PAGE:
The waves generated in a two-dimensional fluid domain of infinite lateral extent and uniform depth by a deformation of the bounding solid boundary are investigated both theoretically and experimentally. An integral solution is developed for an arbitrary bed displacement (in space and time) on the basis of a linear approximation of the complete (nonlinear) description of wave motion. Experimental and theoretical results are presented for two specific deformations of the bed; the spatial variation of each bed displacement consists of a block section of the bed moving vertically either up or down while the time-displacement history of the block section is varied. The presentation of results is divided into two sections based on two regions of the fluid domain: a generation region in which the bed deformation occurs and a downstream region where the bed position remains stationary for all time. The applicability of the linear approximation in the generation region is investigated both theoretically and experimentally; results are presented which enable certain gross features of the primary wave leaving this region to be determined when the magnitudes of parameters which characterize the bed displacement are known. The results indicate that the primary restriction on the applicability of the linear theory during the bed deformation is that the total amplitude of the bed displacement must remain small compared with the uniform water depth; even this restriction can be relaxed for one type of bed motion.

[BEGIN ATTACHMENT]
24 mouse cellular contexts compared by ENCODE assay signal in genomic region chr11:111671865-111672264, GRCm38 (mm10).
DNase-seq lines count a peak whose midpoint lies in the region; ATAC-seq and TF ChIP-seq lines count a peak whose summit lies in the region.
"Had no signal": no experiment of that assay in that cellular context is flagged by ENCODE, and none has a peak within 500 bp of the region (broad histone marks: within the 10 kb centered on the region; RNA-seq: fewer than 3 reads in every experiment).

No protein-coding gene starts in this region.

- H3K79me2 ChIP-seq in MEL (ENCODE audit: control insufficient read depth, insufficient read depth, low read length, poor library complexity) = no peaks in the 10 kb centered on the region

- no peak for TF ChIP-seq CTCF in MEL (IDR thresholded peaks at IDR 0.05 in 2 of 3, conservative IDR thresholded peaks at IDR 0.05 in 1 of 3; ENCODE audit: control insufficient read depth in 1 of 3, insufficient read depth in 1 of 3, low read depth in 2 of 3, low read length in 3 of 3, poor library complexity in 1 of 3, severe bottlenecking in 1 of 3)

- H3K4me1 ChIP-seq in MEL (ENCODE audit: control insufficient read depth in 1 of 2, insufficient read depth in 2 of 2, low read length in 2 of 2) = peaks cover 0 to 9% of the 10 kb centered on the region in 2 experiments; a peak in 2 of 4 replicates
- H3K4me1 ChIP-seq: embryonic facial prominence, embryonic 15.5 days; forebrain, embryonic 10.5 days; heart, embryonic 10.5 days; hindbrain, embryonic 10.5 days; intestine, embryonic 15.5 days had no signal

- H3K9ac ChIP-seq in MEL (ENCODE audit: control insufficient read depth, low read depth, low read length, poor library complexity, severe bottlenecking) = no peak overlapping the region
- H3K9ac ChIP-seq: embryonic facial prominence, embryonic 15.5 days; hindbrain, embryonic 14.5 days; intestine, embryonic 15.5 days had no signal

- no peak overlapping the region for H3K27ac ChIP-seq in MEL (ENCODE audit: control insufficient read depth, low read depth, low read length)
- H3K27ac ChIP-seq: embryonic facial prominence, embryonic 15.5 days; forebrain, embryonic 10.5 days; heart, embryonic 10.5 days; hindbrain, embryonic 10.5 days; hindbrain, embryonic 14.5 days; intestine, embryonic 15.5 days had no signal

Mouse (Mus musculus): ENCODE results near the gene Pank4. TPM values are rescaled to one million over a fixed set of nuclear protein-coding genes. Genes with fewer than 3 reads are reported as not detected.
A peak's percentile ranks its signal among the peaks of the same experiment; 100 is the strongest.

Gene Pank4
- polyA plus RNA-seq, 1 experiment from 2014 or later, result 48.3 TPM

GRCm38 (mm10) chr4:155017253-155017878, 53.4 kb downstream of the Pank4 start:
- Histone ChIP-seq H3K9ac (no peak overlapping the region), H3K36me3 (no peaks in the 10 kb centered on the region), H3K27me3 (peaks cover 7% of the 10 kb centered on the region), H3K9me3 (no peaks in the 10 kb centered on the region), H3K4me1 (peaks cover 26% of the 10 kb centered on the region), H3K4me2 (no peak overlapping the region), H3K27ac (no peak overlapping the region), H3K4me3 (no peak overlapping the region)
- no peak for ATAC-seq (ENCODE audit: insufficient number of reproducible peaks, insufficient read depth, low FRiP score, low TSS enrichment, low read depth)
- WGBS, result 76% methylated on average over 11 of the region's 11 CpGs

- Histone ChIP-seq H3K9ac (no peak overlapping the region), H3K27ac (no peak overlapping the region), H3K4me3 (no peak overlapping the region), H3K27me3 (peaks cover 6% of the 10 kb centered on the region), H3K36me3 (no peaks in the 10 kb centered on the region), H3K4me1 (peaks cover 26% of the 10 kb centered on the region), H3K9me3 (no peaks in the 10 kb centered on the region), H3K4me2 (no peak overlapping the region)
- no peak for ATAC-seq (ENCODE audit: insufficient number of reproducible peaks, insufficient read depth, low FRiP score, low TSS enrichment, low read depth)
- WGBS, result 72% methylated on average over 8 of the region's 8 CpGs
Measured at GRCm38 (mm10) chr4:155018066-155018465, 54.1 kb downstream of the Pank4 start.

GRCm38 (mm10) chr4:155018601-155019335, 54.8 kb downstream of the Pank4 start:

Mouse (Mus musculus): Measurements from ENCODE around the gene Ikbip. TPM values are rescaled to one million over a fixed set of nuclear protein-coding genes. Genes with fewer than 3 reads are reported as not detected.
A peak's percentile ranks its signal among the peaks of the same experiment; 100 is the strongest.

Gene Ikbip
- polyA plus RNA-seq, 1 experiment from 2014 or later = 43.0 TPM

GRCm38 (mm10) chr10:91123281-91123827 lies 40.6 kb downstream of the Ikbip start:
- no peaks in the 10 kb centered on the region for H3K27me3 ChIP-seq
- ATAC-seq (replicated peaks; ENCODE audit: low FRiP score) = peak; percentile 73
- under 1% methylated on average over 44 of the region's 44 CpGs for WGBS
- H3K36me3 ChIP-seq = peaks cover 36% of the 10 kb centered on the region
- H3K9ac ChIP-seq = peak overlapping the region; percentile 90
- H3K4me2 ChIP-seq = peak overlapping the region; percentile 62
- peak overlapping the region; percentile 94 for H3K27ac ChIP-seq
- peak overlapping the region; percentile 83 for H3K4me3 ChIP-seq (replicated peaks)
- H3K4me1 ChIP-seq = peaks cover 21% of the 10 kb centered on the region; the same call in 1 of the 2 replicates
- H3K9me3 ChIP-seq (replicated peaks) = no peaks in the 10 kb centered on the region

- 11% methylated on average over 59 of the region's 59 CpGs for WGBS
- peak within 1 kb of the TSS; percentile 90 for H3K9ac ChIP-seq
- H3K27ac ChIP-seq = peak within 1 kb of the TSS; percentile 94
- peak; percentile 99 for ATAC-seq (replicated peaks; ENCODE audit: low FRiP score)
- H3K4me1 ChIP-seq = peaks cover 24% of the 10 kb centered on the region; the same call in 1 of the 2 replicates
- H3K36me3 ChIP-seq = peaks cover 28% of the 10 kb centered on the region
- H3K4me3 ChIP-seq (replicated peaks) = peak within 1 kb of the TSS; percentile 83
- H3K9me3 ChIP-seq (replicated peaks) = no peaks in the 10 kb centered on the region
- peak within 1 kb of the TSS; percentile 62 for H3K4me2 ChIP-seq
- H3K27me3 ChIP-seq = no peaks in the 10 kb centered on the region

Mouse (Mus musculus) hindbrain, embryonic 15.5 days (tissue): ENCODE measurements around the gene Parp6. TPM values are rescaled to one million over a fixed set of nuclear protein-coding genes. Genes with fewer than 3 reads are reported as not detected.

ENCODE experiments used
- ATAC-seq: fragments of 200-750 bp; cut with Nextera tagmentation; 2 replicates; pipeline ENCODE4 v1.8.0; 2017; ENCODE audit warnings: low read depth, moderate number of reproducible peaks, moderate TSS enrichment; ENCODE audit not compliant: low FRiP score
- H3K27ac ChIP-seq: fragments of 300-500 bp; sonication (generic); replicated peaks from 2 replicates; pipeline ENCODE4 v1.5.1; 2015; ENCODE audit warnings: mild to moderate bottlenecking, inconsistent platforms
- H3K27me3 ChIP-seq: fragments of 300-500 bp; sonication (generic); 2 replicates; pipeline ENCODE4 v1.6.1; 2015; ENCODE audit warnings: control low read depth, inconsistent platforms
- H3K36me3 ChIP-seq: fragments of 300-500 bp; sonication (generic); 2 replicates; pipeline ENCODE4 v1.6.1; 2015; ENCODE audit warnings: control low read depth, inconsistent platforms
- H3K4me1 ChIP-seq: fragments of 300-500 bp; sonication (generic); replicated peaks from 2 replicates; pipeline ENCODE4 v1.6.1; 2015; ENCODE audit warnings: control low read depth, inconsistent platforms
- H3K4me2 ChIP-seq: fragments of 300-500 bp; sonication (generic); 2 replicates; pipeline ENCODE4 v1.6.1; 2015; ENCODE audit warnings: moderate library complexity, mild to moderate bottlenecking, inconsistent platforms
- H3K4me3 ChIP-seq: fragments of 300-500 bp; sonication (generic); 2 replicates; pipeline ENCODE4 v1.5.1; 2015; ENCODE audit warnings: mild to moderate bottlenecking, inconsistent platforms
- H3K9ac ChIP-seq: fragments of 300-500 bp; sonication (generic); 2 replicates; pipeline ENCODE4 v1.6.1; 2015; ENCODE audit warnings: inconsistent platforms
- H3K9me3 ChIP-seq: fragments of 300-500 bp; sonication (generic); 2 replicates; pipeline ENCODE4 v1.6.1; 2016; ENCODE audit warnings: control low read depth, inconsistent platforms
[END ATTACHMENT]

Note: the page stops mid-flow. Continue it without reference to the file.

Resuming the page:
Wave behaviour in the downstream region of the fluid domain is discussed with emphasis on the gradual growth of nonlinear effects relative to frequency dispersion duringpropagationand the subsequent breakdown of the linear theory. A method is presented for finding the wave behaviour in the far field of the downstream region, where the effects of nonlinearities and frequency dispersion have become about equal. This method is based on the use of a model equation in the far field (which includes both linear and nonlinear effects in an approximate manner) first used by Peregrine (1966) and morerecently advocated by Ben jamin, Bona & Mahony (1972) as a preferable model to the more commonly used equation of Korteweg & de Vries (1895). An input-output approach is illustrated for the numerical solution of this equation where the input is computed from the linear theory in its region of applicability. Computations are presented and compared with experiment for the case of a positive bed displacement where the net volume of the generated wave is finite and positive; the results demonstrate the evolution of a train of solitary waves (solitons) ordered by amplitude followed by a dispersive train of oscillatory waves. The case of a negative bed displacement in which the net wave volume is finite and negative (and the initial wave is negative almost everywhere) is also investigated; the results suggest that only a dispersive train of waves evolves (no solitons) for this case.
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